“Sent down for the expert again, and this time he struck a most dazzling idea – he fixed the thing so that opening the kitchen door would take off the alarm. It was a noble idea, and he charged accordingly. But you already foresee the result. I switched on the alarm every night at bed-time, no longer trusting on Thomas’s memory; and as soon as the lights were out the burglars walked in at the kitchen door, thus taking the alarm off without waiting for the cook to do it in the morning. For months we couldn’t have any company. Not a spare bed in the house; all occupied by burglars.

“Finally, I got up a cure of my own. The expert answered the call, and ran another wire to the stable, and established a switch there, so that the coachman could put on and take off the alarm. That worked first rate, and we even got to inviting company once more and enjoying life.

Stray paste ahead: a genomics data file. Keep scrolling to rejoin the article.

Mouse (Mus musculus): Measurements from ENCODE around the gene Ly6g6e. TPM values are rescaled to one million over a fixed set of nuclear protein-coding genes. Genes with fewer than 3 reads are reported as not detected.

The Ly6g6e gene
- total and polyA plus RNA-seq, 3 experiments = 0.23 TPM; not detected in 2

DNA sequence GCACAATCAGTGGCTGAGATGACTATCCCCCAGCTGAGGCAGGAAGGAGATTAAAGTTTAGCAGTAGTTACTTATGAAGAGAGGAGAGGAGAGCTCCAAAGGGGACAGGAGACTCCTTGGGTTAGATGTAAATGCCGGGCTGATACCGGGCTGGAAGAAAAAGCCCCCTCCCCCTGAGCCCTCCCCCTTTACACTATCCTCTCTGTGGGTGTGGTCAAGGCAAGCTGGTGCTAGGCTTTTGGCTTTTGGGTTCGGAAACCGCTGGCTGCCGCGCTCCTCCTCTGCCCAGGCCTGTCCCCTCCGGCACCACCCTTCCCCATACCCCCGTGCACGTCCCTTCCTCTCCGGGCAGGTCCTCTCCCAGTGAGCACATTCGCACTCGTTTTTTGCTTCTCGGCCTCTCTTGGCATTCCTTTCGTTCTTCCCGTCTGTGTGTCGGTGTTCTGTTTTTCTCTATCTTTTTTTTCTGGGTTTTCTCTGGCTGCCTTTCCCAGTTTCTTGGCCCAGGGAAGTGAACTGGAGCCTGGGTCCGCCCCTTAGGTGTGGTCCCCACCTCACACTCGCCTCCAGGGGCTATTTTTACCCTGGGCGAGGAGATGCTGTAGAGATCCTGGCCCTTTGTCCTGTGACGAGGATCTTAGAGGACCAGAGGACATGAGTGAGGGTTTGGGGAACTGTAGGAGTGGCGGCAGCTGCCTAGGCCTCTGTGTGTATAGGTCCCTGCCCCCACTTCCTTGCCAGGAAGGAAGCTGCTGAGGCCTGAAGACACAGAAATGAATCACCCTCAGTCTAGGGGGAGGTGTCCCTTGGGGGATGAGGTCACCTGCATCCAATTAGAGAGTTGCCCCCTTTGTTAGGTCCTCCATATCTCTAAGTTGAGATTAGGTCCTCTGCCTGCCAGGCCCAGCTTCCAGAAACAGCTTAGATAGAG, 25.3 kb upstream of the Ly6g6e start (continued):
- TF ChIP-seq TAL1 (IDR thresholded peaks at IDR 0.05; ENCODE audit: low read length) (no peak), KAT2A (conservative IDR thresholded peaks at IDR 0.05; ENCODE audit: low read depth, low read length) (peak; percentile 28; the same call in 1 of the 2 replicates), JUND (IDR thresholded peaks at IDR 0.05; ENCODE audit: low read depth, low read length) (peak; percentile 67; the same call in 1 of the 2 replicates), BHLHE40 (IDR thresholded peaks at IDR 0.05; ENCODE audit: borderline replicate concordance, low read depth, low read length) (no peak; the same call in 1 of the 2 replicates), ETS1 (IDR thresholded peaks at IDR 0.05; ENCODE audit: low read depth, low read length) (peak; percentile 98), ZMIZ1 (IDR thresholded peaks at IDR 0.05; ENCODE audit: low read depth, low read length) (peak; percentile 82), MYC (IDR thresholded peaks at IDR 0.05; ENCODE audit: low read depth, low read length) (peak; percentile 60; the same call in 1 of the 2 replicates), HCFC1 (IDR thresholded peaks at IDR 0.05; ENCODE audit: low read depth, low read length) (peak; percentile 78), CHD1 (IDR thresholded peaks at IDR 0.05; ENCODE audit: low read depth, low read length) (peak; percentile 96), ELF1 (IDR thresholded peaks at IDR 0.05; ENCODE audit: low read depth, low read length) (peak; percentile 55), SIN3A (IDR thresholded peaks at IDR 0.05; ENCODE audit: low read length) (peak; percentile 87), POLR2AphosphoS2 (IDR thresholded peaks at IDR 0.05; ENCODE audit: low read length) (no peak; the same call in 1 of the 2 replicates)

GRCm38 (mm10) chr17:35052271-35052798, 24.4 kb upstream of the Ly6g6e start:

“But one winter night we were flung out of bed by the sudden music of that awful gong, and when we ran to the annunciator and saw the word ‘Nursery’ exposed, Mrs. McWilliams fainted, and I was close to it myself. I seized my shotgun, and stood waiting for the coachman. I knew that his gong had flung him out, too, and that he would be along with his gun as soon as he could jump into his clothes. When I judged that he was ready, I crept to the room next the nursery, looked through the window, and saw the coachman in the yard below. Then I hopped into the nursery and fired, and in the same instant the coachman fired at the red flash of my gun. Both of us were successful; I crippled a nurse, and he shot off all my back hair. We telephoned for a surgeon. There was not a sign of a burglar, and no window had been raised. One glass was absent, but that was where the coachman’s charge had come through. Here was a fine mystery – a burglar alarm ‘going off’ at midnight of its own accord, and not a burglar in the neighborhood!